Germany Threaten to Withdraw from Euro 2016 After 'Arrogant' Michel Platini Jibe

Nick Akerman@NakermanFeatured ColumnistFebruary 24, 2014

UEFA President Michel Platini gestures, prior to a press conference, one day prior to the Euro 2016 qualifying draw, at the Acropolis Convention Centre, in Nice, southeastern France, Saturday, Feb 22, 2014. (AP Photo/Lionel Cironneau)
Lionel Cironneau/Associated Press

German football league CEO Christian Seifert has taken a swipe at Michel Platini by suggesting that Germany shouldn't bother participating in the Euro 2016 qualification process.

Platini—who responded to Joachim Loew's criticism of the decision to allow 24 teams qualification for the upcoming French tournament—was called "arrogant" by Seifert, as reported by Reuters via Yahoo! Sports:

I find it somewhat arrogant for a UEFA president, and maybe we should simply not play after all. Then we'd see what the European Championship is still worth. Twenty-four teams out of 54 will qualify, so you don't need to have such a long qualifying tournament.

While perhaps a tongue-in-cheek response to the UEFA leader, Seifert also suggested Germany aren't the only nation to be frustrated by a process that will see them play 10 qualifiers in the space of a year.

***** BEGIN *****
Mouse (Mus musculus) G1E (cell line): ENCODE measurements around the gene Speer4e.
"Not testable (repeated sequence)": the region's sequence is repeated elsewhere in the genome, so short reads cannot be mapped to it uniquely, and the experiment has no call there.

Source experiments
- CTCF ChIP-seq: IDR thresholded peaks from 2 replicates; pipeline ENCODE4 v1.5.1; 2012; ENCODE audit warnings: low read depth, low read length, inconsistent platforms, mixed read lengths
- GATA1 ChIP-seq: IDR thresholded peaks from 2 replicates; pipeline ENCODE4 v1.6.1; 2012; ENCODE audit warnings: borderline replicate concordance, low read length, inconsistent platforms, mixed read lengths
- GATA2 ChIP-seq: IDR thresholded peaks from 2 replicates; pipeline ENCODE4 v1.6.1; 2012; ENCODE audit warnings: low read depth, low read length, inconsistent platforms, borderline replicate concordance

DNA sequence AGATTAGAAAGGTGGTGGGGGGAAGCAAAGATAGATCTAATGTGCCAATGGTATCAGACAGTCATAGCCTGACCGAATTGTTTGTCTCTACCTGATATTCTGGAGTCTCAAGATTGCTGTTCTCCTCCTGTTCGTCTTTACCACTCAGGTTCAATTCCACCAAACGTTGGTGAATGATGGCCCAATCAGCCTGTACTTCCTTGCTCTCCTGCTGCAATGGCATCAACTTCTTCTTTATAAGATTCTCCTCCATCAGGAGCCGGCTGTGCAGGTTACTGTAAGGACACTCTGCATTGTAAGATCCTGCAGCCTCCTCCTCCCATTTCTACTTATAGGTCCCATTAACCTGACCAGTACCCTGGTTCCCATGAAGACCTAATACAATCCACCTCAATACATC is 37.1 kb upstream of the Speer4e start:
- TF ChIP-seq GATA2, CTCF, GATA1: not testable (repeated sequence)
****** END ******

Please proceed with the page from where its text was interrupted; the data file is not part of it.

Patrick Sinkel/Associated Press

He said "a lot of leagues don't like what UEFA is doing," after Loew had previously claimed the governing body's new rules "reduces the sporting value" of the competition.

Platini claimed only Germany and England were the vocal minority, as reported by Dominic Fifield of The Guardian:

"Two or three associationsEngland, Germany, the big ones basicallyweren't in favour, but of the 54, 51 actually supported the tournament," said Platini.

Victor R. Caivano/Associated Press

The new process allows the top two teams from each group to qualify automatically for the competition. Those who finish third go into a playoff round, ensuring some of the less fancied European nations get to appear on the big stage.

As noted in Bleacher Report's full roundup of the draw, this ensures elite sides like Germany have a number of easy games:

Whether Germany will learn anything from facing Gibraltar twice remains to be seen, but the country's concerns are more than justified. The European season is already jam-packed, especially for teams in the Champions League, so many players are going to struggle for motivation against a side that are yet to play a competitive fixture.

Seifert jokingly called the test against Gibraltar a "firecracker," as noted in Reuters' report. When you consider England face San Marino—a part-time team they beat 8-0 away from home recently—it seems the qualification schedule is bloated.

Although it is highly unlikely Germany would ever pull out of Euro 2016, Seifert's comments are evidence of unrest toward the Platini regime.